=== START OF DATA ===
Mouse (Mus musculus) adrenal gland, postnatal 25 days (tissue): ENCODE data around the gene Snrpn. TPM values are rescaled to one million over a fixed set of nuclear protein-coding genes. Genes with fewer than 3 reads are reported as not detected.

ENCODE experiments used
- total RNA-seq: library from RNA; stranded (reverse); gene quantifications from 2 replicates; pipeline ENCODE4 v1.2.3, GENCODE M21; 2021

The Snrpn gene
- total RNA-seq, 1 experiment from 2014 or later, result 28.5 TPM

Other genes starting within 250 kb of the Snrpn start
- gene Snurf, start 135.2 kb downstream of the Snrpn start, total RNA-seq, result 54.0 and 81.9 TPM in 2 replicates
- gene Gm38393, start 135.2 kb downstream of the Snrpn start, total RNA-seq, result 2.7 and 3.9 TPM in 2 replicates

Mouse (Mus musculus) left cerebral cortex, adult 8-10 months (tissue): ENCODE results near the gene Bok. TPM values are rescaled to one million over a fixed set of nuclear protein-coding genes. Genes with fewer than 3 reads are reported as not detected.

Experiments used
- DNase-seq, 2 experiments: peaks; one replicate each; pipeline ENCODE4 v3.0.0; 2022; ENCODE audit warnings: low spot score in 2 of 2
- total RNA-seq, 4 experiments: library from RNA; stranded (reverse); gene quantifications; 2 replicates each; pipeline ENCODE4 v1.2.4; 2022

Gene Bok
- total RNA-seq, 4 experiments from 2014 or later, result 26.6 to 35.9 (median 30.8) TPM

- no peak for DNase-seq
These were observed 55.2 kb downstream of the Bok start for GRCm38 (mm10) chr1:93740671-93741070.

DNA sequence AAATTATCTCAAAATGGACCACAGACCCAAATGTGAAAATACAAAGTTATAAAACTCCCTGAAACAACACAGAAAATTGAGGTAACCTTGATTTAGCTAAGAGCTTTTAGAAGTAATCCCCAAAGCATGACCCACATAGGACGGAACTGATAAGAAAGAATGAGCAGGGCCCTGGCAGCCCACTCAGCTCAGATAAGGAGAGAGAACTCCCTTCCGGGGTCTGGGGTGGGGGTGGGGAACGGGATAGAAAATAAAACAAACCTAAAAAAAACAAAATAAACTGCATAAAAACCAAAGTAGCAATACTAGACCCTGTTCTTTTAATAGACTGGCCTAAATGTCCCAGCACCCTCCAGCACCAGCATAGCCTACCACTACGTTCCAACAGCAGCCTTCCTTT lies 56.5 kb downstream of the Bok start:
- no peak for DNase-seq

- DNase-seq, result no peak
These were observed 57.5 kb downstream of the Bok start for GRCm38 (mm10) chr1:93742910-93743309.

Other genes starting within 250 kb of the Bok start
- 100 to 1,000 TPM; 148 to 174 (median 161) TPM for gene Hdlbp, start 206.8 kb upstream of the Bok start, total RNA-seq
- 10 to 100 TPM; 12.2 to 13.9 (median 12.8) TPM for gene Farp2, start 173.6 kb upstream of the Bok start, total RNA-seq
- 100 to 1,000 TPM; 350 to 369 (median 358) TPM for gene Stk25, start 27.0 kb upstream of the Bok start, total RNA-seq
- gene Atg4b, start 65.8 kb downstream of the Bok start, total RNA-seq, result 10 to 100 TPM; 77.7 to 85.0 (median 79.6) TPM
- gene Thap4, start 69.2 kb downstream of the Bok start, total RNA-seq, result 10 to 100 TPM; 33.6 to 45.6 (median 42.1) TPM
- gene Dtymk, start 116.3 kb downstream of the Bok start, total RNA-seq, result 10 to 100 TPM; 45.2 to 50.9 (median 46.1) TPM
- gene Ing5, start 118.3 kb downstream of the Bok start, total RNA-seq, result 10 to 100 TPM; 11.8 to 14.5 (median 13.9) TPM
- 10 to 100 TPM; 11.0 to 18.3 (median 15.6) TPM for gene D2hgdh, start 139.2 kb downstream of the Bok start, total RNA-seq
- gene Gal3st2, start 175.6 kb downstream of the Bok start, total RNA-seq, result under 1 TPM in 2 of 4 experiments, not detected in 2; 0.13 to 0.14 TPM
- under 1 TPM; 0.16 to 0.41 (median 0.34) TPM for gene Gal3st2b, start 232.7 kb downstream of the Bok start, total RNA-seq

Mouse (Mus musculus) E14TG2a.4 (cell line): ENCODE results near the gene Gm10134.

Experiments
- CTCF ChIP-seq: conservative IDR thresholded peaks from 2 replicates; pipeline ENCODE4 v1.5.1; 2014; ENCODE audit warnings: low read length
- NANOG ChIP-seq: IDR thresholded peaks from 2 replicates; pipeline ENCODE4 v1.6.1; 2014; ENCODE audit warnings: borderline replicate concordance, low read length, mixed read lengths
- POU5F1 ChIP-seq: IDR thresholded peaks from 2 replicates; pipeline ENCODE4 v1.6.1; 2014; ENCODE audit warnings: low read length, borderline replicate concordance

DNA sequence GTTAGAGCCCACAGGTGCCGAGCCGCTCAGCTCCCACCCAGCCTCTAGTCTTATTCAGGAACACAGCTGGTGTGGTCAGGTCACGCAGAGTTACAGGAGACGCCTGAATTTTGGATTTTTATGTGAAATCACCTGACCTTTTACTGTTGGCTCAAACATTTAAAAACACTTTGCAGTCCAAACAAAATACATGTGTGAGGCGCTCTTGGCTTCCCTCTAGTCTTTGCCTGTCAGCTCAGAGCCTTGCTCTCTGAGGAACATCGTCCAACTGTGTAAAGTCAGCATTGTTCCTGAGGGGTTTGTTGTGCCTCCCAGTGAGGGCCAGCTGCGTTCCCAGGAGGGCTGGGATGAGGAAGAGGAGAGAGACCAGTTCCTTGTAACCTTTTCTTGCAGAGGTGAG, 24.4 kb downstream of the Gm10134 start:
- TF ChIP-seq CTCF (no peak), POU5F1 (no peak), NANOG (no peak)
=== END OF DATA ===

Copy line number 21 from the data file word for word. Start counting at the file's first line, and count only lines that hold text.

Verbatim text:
Other genes starting within 250 kb of the Bok start